What happens after the American Century?

A decade ago, it seemed like the fate of the world was largely in the hands of just one country - the United States

Dr. Azeem Ibrahim

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A decade ago, it seemed like the fate of the world was largely in the hands of just one country - the United States. The American “way of life” was broadcast around the world as the highest achievement of human civilization, with “freedom,” “democracy,” and a defence budget larger than that of all the other industrial countries combined.

There were also “bad guys” who despised that way of life and sought to threaten it. Where previously there were the “Reds” or the “Commies,” we then had the “terrorists” and the “Islamists.”

It was a simple, predictable Hollywood-style script of good versus evil, where the good guys had to win. If the bad guys had some successes against U.S. interests, such as the 9/11 attacks, that was only due to the lack of vigorous pursuit of the virtues of the true American way of life.

Global superhero

What other country could discipline so many of the bad guys at once: fighting the Taliban in Afghanistan, ousting dictators such as Saddam Hussein, and imposing sanctions on countries such as Iran? The United States could fashion itself as a global superhero, and seems to have thought of itself much like those icons of popular culture that it produced.

However, like all the empires of the past, it has overreached. The beginning of the joint Sunni-Shiite insurgency in Iraq was the first symptom. The catastrophic financial crisis of 2008-2009 was the official bell.

Things do not look good for the United States. Russia looks set to engage in a new Cold War and Brazil frequently makes its displeasure heard

After the bravado of the presidency of George W Bush, his successor Barack Obama seems to have accepted the new reality with surprising humility and pragmatism. Washington has been scaling down its overseas commitments around the world. It remains the strongest military power in the world, but it is much more aware of its limits.

Though it had originally engaged with some developments during the Arab Spring, particularly in Libya, later crises have drawn muted responses, whether in Syria or Ukraine. The more instability there is around the globe, the more the limits of American power become apparent.

The unavoidable consequence is a global power vacuum, and countries such as China, Russia and even Iran are jumping in to fill the void. Whether in Eastern Europe or the Middle East, this century is not American, not by a long shot.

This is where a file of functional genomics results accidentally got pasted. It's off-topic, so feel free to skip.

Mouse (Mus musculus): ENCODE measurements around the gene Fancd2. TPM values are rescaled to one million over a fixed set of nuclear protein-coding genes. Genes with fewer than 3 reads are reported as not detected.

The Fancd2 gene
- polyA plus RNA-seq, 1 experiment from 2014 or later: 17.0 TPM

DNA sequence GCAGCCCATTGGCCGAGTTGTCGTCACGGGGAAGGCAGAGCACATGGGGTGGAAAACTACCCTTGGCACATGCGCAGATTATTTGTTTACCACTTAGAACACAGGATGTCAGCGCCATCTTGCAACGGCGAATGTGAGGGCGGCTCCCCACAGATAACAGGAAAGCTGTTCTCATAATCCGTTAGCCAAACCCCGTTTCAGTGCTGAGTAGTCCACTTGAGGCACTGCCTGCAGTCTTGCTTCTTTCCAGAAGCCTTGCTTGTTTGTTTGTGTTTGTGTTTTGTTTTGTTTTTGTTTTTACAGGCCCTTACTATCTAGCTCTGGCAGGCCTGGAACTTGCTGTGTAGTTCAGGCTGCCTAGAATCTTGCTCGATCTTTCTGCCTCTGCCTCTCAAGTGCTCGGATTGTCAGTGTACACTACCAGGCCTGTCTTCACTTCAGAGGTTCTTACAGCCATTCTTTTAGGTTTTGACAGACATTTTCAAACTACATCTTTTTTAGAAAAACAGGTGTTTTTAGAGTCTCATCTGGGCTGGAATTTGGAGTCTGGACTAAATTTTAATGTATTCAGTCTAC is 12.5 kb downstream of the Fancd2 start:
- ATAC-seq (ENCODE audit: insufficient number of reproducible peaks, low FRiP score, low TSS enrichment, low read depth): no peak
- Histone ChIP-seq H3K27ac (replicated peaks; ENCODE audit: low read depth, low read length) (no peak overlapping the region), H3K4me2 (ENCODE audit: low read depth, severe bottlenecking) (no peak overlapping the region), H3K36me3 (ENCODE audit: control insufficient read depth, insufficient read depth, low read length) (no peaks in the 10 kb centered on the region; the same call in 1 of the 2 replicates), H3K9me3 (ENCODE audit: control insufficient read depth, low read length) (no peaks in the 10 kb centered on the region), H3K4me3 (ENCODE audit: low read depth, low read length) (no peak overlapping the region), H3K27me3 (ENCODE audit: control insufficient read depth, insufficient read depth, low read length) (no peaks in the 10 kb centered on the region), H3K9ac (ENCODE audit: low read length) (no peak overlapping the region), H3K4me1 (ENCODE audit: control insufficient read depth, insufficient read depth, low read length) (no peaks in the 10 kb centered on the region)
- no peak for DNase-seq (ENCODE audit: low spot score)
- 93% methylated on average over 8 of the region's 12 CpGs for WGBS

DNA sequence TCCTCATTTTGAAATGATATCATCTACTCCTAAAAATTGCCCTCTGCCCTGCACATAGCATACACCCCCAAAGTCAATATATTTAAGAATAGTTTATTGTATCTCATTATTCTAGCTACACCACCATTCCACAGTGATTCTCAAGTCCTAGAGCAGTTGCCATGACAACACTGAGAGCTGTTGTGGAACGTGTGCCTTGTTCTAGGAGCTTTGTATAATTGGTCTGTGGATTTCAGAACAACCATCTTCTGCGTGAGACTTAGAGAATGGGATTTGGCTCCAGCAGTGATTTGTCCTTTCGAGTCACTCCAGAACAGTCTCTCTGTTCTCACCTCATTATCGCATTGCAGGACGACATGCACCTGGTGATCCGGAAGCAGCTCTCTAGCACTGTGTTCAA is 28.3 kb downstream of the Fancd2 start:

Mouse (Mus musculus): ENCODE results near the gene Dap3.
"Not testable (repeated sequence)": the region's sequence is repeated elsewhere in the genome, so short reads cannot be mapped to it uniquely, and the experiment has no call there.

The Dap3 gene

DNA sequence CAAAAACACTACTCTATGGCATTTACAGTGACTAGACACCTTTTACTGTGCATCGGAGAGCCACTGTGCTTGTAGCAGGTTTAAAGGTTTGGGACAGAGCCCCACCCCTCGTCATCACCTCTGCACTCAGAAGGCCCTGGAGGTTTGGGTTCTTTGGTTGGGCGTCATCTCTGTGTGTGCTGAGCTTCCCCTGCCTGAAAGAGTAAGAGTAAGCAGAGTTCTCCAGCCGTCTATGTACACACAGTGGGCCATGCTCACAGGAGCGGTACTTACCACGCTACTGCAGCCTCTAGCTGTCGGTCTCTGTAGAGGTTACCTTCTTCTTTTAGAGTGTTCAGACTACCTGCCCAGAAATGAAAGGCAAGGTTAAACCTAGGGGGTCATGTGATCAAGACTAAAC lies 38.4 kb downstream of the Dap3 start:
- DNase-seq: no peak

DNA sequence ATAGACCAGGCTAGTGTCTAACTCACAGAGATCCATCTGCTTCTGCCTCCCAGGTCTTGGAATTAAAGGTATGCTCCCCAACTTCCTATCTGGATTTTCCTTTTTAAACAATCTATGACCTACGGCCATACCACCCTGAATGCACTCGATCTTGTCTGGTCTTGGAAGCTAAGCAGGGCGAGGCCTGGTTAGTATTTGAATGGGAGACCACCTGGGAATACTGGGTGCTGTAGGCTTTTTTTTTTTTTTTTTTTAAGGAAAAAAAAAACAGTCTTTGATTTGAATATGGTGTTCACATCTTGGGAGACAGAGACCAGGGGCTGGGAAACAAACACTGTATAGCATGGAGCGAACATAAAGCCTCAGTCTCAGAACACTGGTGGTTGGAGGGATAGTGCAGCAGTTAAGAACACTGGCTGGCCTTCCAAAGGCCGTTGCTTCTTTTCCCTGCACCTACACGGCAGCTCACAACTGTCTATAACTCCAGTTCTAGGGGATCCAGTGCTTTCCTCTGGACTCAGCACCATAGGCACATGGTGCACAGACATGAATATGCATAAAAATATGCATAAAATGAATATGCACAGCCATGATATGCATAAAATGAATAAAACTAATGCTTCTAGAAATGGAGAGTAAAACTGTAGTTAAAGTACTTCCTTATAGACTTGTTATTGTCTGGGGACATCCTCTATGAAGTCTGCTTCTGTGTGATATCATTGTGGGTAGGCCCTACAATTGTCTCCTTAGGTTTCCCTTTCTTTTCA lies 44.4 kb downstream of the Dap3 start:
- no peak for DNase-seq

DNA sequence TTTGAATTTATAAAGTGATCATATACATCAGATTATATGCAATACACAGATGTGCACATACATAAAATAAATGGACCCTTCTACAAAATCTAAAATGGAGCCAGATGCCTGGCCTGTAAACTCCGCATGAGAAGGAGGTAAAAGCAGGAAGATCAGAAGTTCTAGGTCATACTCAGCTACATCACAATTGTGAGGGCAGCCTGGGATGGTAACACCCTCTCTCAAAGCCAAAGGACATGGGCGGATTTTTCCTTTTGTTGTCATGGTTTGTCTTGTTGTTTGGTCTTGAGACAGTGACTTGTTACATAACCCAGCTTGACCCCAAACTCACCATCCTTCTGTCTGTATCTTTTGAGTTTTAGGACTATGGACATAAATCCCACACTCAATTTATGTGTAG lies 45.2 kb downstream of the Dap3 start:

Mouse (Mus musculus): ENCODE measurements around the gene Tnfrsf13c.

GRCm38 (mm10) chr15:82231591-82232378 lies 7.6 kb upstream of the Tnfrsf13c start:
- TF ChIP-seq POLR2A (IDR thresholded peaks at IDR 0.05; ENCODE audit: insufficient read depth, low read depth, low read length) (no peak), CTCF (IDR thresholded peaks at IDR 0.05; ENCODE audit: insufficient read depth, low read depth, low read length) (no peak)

Geopolitical consequences

Some of the geopolitical consequences are already apparent. Regional powers are busy carving up their own spheres of influence and strategic security zones. Conflict and instability at the margins can only get worse, whether in the Middle East, the former Soviet states or China. Beyond that, however, the consequences for world trade, regional economic development and international political equilibrium are much more difficult to gauge.

What is becoming crucial is how the United States can engage with rising regional powers to maintain some semblance of international order. Its history with them is mixed. Relations have tended to be very warm with the European Union and the Asian Tigers, but have been difficult recently with the BRICS nations (Brazil, Russia, India, China and South Africa).

Things do not look good for the United States. Russia looks set to engage in a new Cold War, Brazil frequently makes its displeasure heard, and even the EU has been severely alienated in the wake of the revelations by Edward Snowden.

However, there are some very promising developments: the election of President Hassan Rowhani in Iran and the real possibility of a detente with Tehran in the wake of the threat posed by the Islamic State in Iraq and Syria. If this comes to fruition, and Washington maintains good relations with the Saudis and Turks, we may yet see hope for regional stability in the medium to long term.


Dr. Azeem Ibrahim is a Research Professor at the Strategic Studies Institute, US Army War College and Lecturer in International Security at the University of Chicago. He completed his PhD from the University of Cambridge and served as an International Security Fellow at the Kennedy School of Government at Harvard and a World Fellow at Yale. Over the years he has met and advised numerous world leaders on policy development and was ranked as a Top 100 Global Thinker by the European Social Think Tank in 2010 and a Young Global Leader by the World Economic Forum. He tweets @AzeemIbrahim

Disclaimer: Views expressed by writers in this section are their own and do not reflect Al Arabiya English's point-of-view.
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